The WellSpan Spotlight

Health and wellness

Fall is in the air and so are allergies

Fall is in the air and so are allergies

Just as you begin to enjoy the cozy fall weather, fall allergies arrive.

Most people associate allergies with the spring season; however, the peak season is just around the corner. Both fall and spring allergies cause the same misery: sneezing, runny nose, and watery eyes. But there are some differences in the two types of allergies.

Fall vs. Spring

Dr. Joshua Dunklebarger, of WellSpan ENT and Hearing Services in Chambersburg, says the two season's allergies are caused by different natural triggers.

"The major difference between fall and spring allergies is the actual allergen. In the spring, there are more trees and pollen allergies. In the fall, it is more of the mold allergies." Dr. Dunklebarger said.

Fall allergies occur at the end of summer, as the temperatures start to decrease and more humidity collects on the grass and trees.

The remedies

While many are enjoying the start of fall with fall fests, apple picking, and hayrides, some may be rushing to the drug store for over-the-counter allergy medications and tissues.

Dr. Dunklebarger recommends trying different over-the-counter medications, to find one that works.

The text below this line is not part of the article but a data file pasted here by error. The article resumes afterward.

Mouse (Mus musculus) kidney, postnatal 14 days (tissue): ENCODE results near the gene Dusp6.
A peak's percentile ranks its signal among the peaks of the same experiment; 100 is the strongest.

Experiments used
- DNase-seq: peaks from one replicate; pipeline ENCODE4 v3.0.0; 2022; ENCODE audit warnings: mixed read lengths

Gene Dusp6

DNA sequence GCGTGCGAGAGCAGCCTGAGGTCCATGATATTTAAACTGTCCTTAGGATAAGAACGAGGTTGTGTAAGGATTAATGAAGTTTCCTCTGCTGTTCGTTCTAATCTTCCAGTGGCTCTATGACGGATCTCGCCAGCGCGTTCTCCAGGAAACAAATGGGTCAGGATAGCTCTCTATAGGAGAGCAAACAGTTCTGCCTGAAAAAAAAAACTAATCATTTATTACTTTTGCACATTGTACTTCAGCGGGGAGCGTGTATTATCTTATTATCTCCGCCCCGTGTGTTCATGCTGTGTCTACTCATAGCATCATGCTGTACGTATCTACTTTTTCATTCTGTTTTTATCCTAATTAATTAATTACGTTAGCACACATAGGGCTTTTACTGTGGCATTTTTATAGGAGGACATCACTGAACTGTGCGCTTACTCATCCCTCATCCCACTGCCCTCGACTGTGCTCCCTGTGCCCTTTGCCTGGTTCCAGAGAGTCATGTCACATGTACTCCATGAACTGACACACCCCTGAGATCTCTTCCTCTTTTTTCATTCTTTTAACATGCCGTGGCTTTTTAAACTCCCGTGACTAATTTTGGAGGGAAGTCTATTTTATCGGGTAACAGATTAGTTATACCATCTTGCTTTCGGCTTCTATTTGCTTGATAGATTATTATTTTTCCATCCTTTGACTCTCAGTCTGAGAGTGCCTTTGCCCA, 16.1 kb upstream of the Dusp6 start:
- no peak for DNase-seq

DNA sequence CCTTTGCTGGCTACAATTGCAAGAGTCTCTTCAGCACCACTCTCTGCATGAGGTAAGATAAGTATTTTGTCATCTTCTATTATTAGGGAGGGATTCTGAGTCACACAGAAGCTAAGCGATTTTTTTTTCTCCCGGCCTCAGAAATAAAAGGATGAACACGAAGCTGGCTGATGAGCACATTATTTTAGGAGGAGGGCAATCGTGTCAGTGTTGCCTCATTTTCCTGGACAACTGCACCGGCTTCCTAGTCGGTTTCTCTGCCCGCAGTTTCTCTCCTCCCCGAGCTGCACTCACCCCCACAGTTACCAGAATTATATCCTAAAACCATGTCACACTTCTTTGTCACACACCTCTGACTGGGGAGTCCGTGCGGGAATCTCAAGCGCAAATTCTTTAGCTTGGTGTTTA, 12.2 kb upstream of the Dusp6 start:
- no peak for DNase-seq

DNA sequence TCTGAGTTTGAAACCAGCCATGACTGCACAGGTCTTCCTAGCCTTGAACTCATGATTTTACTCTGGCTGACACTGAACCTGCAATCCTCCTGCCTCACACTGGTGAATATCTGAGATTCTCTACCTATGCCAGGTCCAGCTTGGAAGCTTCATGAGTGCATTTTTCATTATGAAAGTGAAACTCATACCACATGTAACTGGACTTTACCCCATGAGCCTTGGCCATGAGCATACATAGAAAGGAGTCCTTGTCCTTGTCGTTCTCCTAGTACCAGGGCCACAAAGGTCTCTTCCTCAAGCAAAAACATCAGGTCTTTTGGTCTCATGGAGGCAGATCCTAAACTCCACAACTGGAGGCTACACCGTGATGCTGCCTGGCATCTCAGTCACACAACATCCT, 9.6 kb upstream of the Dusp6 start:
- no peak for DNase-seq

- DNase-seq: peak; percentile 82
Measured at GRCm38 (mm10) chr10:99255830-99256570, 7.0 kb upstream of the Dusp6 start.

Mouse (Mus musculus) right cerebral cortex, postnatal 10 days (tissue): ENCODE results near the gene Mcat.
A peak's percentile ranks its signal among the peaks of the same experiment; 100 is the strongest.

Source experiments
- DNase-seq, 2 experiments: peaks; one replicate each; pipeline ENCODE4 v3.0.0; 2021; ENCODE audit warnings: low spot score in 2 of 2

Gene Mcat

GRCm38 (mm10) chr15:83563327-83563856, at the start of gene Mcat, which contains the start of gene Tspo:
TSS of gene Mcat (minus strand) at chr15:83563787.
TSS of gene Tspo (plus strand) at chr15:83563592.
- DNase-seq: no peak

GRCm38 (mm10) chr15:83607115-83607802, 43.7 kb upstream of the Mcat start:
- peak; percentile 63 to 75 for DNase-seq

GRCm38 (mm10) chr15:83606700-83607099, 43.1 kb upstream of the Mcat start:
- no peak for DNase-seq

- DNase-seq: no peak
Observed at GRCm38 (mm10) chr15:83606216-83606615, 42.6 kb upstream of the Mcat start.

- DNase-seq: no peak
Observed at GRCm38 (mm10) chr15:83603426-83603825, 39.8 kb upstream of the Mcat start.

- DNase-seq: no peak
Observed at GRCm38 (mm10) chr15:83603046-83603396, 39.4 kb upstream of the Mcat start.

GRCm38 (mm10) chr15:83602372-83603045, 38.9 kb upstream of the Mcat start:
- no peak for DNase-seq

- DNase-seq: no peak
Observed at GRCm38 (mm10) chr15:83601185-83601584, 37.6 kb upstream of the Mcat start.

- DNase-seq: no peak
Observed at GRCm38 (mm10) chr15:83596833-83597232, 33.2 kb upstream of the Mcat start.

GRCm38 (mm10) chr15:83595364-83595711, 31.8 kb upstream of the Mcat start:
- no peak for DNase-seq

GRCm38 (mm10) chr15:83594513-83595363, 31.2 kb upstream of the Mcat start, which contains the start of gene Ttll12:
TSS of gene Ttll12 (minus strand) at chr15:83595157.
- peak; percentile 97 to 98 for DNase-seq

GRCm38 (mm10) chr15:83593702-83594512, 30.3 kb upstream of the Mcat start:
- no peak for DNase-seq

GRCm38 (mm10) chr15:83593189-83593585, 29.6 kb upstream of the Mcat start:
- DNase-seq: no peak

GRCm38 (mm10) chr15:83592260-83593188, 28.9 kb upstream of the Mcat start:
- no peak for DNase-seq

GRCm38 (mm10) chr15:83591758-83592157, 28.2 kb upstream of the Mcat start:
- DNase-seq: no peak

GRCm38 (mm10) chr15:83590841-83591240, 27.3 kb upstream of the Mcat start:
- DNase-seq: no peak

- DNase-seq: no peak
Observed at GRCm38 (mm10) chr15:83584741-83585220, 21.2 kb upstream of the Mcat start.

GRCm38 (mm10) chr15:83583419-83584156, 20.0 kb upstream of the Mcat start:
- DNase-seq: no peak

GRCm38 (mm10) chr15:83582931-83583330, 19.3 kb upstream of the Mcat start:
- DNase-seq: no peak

"Each of these medications affect people differently and one may be more effective than another," he says. "In addition, we recommend a topical nasal steroid spray."

Dunklebarger also recommends a saline nasal irrigation similar to a netipot. Another trick is to shower prior to going to sleep in order to remove all allergens from the skin.

Other tips

Don't wait to start taking action against allergies, Dr. Dunklebarger says.

"If you have fall allergies, it is best to start an oral antihistamine, nasal steroid spray, and nasal irrigation immediately," he says

It works best to be consistent with the use of the nasal steroid spray. He recommends using it every day for two weeks in order to maximize effectiveness. Those with glaucoma should not use these sprays.

When to see a physician

You may make it through the season by using over-the-counter remedies or even taking that warm shower before bed. But, if you're tired of that routine and your allergies aren't appropriately relieved by Dr. Dunklebarger's recommendations, make an appointment with a physician.

Allergy testing may be your best bet, which can be completed by skin or blood allergy tests.

Spring and fall have their fair share of troublesome allergies. Depending on what you're allergic to and how allergic you are, will tell which season is worse for you.